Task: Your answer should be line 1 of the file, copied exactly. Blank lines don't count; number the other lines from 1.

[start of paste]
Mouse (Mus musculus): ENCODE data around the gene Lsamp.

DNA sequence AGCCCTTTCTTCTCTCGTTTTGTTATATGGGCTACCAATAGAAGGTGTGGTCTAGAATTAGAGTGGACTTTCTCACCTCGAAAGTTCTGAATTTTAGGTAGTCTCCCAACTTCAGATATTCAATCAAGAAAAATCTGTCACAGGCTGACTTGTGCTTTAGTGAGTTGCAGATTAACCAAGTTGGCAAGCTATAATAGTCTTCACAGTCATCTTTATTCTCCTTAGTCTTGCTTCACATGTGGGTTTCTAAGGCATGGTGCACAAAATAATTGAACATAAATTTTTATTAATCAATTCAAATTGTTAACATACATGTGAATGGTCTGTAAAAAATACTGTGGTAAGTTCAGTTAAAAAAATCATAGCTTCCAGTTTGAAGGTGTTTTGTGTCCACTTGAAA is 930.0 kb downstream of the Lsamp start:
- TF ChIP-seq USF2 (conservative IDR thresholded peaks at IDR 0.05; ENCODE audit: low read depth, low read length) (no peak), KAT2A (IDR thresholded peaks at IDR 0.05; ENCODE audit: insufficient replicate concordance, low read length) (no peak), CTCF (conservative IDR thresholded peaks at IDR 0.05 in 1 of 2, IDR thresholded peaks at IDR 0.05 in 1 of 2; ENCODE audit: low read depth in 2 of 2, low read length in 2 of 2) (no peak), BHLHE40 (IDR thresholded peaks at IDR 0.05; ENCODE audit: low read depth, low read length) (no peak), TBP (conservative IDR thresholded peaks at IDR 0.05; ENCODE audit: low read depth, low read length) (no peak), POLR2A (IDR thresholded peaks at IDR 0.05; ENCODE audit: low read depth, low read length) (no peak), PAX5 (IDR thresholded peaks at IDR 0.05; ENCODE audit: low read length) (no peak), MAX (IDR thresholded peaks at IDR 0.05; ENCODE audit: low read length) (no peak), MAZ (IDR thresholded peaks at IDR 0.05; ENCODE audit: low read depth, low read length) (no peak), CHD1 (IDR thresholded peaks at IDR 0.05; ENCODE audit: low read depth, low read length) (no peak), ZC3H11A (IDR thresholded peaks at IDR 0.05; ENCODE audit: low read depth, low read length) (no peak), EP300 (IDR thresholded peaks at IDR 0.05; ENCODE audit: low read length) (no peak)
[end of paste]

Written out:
Mouse (Mus musculus): ENCODE data around the gene Lsamp.